Major progress was achieved in resolving a dispute over an unfinished luxury resort in the Bahamas, but no deal was reached among the four parties involved, the Bahamian government reported.
The negotiations took place in Beijing involving Baha Mar Resort, a Nassau property that would provide 2,323 rooms divided among four new hotels, 700 refurbished rooms at an existing Melia hotel and 200,000 sq. ft. of meeting space. Last month, Baha Mar filed for Chapter 11 bankruptcy protection and its developer, Baha Mar Ltd., filed a claim against lead contractor China Construction America (CCA), blaming if for delays in completing work on the property.
Travel Weekly reported that on Monday and Tuesday, representatives from Baha Mar Ltd., CCA Bahamas, Export-Import Bank of China and a five-person delegation from the Bahamian government met to negotiate the situation. According to a Bahamian government spokeswoman, the bank is proposing $200 million in new lending to help complete the resort, but insisted that the loan be guaranteed by either Baha Mar Ltd. or CCA Bahamas, which is part of China State Construction Engineering Corp.
Baha Mar Ltd. reportedly offered to submit a standby letter of credit for $25 million and CCA offered to guarantee the remaining $175 million if it receives a corresponding guarantee of $100 million from Baha Mar Ltd. The developer refused to make such a guarantee and suggested that instead, the Bahamian government provide the bank with a sovereign guarantee of up to $175 million, the spokewoman said.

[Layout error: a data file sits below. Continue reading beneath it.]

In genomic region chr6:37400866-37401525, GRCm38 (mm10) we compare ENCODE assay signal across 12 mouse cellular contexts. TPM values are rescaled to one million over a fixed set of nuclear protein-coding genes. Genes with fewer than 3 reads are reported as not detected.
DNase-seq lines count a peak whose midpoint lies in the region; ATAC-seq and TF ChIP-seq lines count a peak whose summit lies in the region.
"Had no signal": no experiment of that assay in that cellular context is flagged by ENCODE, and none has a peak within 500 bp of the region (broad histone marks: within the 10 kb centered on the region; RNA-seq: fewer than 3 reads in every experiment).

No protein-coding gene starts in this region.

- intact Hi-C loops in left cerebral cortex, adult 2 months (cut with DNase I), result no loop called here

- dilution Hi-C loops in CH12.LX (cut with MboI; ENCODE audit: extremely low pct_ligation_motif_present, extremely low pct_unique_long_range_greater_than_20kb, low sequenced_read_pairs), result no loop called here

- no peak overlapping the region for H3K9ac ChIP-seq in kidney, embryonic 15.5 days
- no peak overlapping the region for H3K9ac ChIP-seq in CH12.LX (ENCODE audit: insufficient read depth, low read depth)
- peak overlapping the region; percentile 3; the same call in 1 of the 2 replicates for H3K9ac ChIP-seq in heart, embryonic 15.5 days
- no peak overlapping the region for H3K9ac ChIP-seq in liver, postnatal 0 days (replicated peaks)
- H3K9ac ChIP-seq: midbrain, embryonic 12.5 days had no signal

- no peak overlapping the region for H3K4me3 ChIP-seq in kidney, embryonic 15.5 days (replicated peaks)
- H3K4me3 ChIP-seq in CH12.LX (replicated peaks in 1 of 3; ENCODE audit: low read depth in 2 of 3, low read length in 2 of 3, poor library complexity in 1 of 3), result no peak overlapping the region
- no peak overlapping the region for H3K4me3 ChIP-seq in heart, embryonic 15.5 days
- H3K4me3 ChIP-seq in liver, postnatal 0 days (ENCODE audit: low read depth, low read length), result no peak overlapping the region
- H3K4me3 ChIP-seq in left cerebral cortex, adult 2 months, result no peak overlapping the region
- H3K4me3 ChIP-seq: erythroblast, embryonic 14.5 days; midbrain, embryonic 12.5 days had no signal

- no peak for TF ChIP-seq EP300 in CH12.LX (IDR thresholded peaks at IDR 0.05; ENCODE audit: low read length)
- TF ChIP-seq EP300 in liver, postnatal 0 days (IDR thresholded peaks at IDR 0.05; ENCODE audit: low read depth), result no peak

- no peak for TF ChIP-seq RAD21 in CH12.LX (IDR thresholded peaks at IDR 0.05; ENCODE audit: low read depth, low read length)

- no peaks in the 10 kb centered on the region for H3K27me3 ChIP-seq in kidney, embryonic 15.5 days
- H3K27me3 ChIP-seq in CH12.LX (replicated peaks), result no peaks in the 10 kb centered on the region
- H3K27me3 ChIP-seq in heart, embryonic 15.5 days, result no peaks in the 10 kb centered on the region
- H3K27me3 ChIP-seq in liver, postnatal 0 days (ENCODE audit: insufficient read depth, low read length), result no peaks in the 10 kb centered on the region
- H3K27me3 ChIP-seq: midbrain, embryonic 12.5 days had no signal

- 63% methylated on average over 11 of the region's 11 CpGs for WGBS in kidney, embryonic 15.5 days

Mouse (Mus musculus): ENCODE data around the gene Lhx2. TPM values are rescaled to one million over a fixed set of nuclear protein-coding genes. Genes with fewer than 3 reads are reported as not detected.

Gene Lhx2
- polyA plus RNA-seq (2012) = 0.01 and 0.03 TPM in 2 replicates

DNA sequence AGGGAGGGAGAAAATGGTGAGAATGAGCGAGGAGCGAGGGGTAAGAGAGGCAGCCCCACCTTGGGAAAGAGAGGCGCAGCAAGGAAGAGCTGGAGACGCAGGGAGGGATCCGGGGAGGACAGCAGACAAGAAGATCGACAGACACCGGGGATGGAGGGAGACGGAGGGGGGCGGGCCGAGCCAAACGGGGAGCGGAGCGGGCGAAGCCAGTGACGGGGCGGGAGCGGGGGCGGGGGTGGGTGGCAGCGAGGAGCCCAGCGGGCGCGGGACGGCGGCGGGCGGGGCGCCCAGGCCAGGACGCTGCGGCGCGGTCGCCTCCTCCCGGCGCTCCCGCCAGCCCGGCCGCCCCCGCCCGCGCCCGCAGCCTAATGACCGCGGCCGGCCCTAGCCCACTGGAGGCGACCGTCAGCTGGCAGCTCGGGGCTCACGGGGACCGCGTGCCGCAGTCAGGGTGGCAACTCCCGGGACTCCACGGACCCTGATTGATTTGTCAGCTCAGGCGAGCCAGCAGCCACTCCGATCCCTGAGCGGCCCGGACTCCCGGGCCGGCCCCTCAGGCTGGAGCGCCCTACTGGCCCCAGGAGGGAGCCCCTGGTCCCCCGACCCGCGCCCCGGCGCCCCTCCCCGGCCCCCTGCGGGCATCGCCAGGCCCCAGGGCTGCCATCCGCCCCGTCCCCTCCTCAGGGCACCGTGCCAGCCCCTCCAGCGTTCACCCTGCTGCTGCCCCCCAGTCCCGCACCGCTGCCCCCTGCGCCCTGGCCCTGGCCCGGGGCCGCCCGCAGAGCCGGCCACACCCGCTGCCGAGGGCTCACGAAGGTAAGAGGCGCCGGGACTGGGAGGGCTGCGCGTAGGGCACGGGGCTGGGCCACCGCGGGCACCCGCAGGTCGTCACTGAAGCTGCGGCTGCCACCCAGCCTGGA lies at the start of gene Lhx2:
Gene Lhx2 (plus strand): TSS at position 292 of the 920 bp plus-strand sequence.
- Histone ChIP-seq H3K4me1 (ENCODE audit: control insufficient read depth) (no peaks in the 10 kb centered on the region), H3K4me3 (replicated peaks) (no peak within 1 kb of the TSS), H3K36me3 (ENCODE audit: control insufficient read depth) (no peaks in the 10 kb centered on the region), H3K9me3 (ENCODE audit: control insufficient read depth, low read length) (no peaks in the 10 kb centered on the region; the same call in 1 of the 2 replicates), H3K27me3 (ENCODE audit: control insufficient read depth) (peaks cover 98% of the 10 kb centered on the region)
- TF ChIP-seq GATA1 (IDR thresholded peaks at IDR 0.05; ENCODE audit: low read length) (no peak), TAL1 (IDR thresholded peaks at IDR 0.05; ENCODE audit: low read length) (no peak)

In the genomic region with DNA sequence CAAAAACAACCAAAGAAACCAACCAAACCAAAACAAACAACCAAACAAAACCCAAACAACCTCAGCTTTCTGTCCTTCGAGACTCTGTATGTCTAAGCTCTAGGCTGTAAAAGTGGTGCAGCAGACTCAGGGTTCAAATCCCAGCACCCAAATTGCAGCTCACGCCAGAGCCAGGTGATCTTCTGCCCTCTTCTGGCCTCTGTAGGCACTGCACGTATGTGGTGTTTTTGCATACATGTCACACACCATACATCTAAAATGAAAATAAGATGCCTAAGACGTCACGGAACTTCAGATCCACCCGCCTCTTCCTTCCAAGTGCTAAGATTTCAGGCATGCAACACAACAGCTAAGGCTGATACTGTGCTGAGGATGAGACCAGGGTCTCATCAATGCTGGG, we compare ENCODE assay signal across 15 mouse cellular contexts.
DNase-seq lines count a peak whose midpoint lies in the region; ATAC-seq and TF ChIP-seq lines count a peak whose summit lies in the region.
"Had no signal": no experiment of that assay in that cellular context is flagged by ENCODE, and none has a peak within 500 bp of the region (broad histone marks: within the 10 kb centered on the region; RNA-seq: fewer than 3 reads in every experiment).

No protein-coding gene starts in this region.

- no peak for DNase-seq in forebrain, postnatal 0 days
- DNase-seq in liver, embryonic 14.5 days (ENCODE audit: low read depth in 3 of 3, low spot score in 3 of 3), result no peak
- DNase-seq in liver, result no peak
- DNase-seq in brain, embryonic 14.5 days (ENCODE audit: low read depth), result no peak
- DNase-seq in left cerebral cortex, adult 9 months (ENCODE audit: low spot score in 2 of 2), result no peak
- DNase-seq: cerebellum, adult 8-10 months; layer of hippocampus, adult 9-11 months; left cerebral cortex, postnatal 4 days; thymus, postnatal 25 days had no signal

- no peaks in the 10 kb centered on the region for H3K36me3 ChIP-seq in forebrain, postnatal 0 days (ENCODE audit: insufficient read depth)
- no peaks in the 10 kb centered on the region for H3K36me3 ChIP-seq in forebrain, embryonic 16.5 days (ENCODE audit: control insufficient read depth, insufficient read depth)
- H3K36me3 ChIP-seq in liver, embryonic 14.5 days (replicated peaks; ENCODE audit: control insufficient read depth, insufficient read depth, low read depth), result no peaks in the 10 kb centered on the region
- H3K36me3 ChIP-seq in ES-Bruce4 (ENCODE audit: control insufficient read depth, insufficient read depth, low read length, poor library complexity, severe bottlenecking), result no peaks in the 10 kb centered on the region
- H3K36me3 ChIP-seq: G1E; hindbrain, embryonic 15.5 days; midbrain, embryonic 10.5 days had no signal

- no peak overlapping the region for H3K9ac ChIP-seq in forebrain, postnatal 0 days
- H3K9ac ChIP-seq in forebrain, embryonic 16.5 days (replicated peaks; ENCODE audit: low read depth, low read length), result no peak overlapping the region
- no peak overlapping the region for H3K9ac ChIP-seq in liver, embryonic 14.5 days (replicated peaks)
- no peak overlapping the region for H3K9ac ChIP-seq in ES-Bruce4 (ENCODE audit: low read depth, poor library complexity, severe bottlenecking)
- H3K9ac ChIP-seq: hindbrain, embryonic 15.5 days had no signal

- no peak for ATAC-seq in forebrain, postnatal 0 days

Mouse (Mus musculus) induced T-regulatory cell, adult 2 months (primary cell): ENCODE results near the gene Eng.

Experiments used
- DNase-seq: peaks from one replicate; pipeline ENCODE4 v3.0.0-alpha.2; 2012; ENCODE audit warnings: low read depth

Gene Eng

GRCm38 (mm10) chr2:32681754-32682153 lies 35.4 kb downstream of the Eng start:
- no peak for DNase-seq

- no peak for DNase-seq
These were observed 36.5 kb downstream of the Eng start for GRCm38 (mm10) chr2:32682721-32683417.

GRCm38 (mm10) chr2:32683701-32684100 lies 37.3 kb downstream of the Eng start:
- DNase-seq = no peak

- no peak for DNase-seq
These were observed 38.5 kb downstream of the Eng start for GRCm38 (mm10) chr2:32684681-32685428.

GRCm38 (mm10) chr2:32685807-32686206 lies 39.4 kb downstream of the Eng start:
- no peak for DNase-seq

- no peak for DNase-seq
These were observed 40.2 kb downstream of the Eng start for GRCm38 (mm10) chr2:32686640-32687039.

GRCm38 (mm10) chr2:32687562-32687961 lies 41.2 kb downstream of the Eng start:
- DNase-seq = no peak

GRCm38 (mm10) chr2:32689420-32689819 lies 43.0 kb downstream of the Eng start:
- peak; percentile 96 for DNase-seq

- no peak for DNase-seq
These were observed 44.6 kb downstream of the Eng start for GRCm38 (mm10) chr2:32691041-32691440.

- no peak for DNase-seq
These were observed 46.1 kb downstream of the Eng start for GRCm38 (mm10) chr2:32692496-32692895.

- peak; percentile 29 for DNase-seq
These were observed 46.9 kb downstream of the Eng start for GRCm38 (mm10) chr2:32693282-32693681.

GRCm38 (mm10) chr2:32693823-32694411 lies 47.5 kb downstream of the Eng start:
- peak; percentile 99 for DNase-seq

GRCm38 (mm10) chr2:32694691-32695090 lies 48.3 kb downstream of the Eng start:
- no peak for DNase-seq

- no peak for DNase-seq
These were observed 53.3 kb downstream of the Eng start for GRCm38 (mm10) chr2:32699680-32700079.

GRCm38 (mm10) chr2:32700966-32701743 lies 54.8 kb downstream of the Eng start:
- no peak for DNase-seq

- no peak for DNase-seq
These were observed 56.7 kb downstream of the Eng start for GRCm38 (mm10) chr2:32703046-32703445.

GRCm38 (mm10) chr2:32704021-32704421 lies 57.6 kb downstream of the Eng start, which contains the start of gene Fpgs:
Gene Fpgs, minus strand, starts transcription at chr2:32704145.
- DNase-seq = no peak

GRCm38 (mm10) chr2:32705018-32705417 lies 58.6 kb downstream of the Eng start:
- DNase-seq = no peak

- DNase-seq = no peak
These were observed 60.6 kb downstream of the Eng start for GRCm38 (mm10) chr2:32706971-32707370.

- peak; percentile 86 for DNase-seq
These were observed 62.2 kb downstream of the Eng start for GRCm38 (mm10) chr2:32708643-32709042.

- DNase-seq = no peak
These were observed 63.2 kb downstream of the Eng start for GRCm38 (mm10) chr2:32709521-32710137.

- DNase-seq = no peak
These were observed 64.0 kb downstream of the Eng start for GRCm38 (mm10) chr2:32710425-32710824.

CCA has issued a statement blaming Baha Mar CEO Sarkis Izmirlian for not agreeing to make the $100 million guarantee and on Wednesday, Baha Mar Ltd. rebutted the government’s version of the negotiations and accused Bahamain officials of posturing to score political points.
According to the government spokeswoman, the negotiations in Beijing, “ended with the parties agreeing to continue discussions among themselves. It was understood, however, that in the meantime the parties might continue to pursue other legal options.”
The Bahamian government has petitioned the Supreme Court of the Commonwealth in Nassau to force Baha Mar Ltd. out of the resort project. The government has requested the court to appoint a third-party liquidator that would oversee the restructuring of the resort. A hearing is scheduled for tomorrow.
Baha Mar Resort, which is 97 percent complete, originally was scheduled to open by the end of 2014. It is expected to lure major meetings and conventions to the Bahamas and provide thousands of local jobs. Besides the hotels and meeting space, it will include a casino, a golf course, and more than 40 restaurants, bars and clubs.